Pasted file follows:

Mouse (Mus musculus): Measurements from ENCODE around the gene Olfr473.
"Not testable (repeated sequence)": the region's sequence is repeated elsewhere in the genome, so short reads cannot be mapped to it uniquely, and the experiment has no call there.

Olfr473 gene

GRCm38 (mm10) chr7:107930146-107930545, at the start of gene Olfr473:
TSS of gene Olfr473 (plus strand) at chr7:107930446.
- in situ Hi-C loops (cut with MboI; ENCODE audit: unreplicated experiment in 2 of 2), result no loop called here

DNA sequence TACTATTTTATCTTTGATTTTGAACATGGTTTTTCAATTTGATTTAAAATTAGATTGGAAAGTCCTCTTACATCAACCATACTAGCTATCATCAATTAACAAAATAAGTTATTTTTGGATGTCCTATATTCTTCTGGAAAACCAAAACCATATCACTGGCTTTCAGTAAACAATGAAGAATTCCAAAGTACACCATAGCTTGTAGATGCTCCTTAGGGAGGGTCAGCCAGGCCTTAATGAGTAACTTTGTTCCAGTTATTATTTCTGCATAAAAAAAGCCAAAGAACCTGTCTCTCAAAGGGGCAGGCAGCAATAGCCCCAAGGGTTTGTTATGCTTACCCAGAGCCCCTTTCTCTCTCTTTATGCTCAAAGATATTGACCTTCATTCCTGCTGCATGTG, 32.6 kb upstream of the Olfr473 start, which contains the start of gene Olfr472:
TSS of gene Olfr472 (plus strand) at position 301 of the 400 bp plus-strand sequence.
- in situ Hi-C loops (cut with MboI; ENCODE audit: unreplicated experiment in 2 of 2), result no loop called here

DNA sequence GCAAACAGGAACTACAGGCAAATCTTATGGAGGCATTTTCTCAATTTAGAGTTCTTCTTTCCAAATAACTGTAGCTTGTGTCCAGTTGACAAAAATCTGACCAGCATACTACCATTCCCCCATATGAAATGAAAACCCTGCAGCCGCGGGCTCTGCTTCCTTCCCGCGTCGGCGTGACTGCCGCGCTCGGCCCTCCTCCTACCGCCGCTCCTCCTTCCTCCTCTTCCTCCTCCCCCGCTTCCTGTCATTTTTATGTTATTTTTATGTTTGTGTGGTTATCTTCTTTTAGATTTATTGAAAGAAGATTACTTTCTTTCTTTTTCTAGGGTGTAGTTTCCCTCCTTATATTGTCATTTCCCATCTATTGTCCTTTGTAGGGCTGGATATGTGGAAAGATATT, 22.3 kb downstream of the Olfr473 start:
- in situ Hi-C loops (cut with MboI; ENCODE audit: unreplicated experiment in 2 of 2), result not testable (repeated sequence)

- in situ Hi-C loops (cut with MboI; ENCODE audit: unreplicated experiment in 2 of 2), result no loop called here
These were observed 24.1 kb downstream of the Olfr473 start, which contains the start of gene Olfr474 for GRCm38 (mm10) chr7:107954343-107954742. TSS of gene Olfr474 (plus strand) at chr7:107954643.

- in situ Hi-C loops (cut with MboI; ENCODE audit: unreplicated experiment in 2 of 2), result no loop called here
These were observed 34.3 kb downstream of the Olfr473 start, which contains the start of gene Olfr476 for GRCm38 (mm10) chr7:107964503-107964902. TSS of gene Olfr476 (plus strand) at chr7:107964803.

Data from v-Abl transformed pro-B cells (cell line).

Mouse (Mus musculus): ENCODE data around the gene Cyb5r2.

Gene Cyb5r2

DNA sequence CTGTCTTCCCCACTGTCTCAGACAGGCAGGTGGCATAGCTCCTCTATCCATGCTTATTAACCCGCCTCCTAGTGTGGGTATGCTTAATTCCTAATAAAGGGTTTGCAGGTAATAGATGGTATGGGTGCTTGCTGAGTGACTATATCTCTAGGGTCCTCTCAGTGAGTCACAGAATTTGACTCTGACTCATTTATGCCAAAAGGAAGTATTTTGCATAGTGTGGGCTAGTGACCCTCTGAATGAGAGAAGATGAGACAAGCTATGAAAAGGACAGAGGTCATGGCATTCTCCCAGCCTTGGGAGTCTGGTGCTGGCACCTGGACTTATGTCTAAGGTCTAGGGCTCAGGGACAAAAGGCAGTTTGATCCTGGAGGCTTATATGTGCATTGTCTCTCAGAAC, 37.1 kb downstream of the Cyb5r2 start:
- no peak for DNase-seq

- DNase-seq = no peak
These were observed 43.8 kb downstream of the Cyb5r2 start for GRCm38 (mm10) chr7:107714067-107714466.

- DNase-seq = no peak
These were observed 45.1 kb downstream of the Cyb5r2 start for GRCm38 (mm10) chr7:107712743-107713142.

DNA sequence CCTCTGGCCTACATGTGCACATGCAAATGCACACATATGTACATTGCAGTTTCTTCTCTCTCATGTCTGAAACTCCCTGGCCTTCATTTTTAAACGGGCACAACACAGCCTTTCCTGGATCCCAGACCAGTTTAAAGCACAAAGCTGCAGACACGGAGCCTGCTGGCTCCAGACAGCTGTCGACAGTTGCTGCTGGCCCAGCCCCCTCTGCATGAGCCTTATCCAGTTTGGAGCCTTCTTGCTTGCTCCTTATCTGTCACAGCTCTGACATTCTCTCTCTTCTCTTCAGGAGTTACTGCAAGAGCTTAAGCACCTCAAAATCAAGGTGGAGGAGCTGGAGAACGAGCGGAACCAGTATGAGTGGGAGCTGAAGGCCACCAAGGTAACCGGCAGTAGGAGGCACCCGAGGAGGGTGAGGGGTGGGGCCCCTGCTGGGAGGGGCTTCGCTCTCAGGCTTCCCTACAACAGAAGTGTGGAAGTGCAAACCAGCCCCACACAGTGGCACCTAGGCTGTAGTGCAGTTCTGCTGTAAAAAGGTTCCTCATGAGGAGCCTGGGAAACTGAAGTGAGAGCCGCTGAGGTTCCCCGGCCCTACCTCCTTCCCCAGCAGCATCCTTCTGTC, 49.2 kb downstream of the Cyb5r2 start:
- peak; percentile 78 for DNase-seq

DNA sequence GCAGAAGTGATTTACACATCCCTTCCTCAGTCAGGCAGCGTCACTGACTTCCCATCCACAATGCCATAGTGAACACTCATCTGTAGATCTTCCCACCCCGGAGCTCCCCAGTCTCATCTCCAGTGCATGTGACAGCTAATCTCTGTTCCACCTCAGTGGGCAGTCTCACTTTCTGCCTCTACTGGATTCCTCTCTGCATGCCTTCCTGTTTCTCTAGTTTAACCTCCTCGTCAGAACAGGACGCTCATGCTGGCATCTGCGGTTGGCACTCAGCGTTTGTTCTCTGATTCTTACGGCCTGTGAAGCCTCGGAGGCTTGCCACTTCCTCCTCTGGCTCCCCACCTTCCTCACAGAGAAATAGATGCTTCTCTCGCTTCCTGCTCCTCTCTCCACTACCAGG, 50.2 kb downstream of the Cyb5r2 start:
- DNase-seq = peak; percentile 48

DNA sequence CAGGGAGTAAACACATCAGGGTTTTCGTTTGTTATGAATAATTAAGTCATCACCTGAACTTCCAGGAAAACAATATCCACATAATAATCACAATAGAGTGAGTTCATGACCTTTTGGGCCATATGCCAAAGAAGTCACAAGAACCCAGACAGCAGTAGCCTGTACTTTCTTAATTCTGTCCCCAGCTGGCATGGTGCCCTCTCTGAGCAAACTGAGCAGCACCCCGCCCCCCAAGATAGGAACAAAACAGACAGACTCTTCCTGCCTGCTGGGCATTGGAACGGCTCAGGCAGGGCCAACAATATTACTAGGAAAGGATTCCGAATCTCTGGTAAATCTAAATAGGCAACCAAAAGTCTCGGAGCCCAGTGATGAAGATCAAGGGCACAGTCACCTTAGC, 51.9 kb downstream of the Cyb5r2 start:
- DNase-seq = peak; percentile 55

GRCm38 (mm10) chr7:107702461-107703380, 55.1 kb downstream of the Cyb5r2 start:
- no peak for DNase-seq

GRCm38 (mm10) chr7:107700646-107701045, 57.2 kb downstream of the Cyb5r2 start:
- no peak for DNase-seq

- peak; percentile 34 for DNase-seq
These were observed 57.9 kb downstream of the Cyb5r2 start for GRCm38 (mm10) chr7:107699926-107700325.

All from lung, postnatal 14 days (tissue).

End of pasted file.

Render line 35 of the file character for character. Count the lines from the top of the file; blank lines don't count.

- peak; percentile 34 for DNase-seq